"People from Vancouver are lista, inteligente, perfecta, guapa y tiento talento, besides gorgeous."
I recieved this text from Xavier via Peter's mobile last Saturday night. Tipsy on several glasses of sangria, I read it while walking unsteadly through the La Latina quarter of Madrid, beaming at the message and frantically trying to text back. For the first time in Spain, the translation wasn't lost on me. I actually understood what was being said. And what was better was that I was able to respond. Por que no? I replied. Why not?
To be fair, I had texted him earliar, saying "Los Espanols son unos tocapelotas. Vete a la mierda," which roughly translated into "The Spaniards like to touch the balls. Go to the shit." Not the nicest thing to say to someone from Barcelona, but considering he taught me those phrases the other day, my dirty Spanish mouth only made him proud.
When I first arrived in Madrid, everything seemed completely different. My view on life and on Spain was completely different. For one thing, I didn't speak any Spanish. And, of course, no one spoke any English. So all hopes of conversing and being welcomed into the culture were lost on me. I felt like a ghost wandering through the narrow, cobblestoned streets that were constantly being swept by street cleaners and pooped on by pigeons. It wasn't that I wasn't exactly invisble like a ghost, after all, no one could accuse me of looking like a Spaniard. But while I stuck out like a sore thumb, people couldn't really see "me." And I definetly couldn't see them.
Then, on a sunny Friday morning, after being packed with my gigantic backpack onto the crowded metro, I boarded the bus for La Alberca. I glanced warily at the crowd of people, some I knew from the night before, the others were the "Spaniards." Then we all found out that we had to sit with a Spaniard for the entire four hour journey to the town (which was located west of the city, by the border with Portugal). Aprehension and horror filled the faces of everyone on the bus, including me, including the Spaniards and including the Anglos.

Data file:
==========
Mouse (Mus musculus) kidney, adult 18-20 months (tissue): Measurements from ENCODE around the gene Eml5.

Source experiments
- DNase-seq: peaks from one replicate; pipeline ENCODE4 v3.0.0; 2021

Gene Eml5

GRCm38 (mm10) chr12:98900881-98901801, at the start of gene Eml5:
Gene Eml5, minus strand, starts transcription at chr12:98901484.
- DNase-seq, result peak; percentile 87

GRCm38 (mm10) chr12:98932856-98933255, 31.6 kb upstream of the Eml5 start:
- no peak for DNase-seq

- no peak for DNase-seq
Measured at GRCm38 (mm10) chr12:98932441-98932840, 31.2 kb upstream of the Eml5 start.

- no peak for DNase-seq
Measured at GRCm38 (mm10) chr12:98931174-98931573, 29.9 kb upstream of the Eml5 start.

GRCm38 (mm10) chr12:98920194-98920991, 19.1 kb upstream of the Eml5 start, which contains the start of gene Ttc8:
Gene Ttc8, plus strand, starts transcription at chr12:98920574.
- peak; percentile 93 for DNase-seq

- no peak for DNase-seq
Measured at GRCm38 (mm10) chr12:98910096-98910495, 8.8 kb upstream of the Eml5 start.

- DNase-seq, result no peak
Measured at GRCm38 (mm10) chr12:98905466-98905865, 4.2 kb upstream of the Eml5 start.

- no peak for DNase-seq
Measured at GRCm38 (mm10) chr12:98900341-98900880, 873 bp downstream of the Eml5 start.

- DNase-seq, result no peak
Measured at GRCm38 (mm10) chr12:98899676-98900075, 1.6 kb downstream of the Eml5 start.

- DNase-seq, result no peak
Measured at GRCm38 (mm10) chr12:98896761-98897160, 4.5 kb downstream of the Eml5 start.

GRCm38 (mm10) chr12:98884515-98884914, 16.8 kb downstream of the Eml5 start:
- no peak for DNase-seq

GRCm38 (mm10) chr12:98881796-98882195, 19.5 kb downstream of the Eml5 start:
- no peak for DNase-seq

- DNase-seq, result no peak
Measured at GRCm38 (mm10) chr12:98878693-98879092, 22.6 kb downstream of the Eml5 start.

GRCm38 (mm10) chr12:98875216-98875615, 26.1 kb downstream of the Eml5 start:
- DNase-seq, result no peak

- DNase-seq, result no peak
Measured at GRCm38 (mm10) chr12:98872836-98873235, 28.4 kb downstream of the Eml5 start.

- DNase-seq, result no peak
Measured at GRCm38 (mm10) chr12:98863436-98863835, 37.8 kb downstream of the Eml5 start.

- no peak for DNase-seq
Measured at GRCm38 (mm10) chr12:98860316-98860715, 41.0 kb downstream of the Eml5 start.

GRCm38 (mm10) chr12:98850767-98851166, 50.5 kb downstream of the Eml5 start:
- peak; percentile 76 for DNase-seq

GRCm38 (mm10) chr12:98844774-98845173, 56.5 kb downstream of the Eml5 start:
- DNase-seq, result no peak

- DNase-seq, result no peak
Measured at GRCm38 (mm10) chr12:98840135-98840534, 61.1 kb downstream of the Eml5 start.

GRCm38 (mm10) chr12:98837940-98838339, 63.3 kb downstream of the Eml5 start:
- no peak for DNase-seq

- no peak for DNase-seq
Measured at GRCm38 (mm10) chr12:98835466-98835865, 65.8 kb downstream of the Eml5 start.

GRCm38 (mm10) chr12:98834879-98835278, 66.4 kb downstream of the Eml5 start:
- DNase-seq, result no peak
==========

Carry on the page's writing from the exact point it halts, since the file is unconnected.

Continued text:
But by happy accident, I got seated next to Elena. Pretty, with a cherubic round face and a gregarious personality, Elena eased me into the Spanish culture and a feeling of understanding. She kept apologizing for her bad English, although in all fairness, she was pretty much fluent. The fear of having to try and talkto and understand the Spaniards and having them try and understand us was suddenly erased. Elena understood me and I understood her. In fact, she wasn't much different from anyone else in the world. She worked in advertising but didn't like the cuthroat nature of the business, her boss sent her out to Pueblo Ingles to improve her business and conversational English, she's 30 and lives tax free in a historic Madrid flat that she up keeps in exchange and she has a "kind of boyfriend" an American who is leaving Spain in June to move back to Seattle.
By the time we had passed Salamanca and fields dotted with sun-coloured flowers and black bull signs, the four hours had flown by and we had arrived in La Alberca. My confidence level was up, as was Elena's. She had been just as nervous about this whole experience as I had been, and by being able to clearly express ourselves, we were able to see that despite the language barrier, we were very much the same. Of course, I don't live in a historic flat in Madrid (yet, anyway) or work in advertising. But really what we had found was that the human condition, our loves, lives and feelings, are all really the same. And only when we find out how to communicate these desires to each other, do we really discover how small a world it really is. Even if it's a dirty message via text.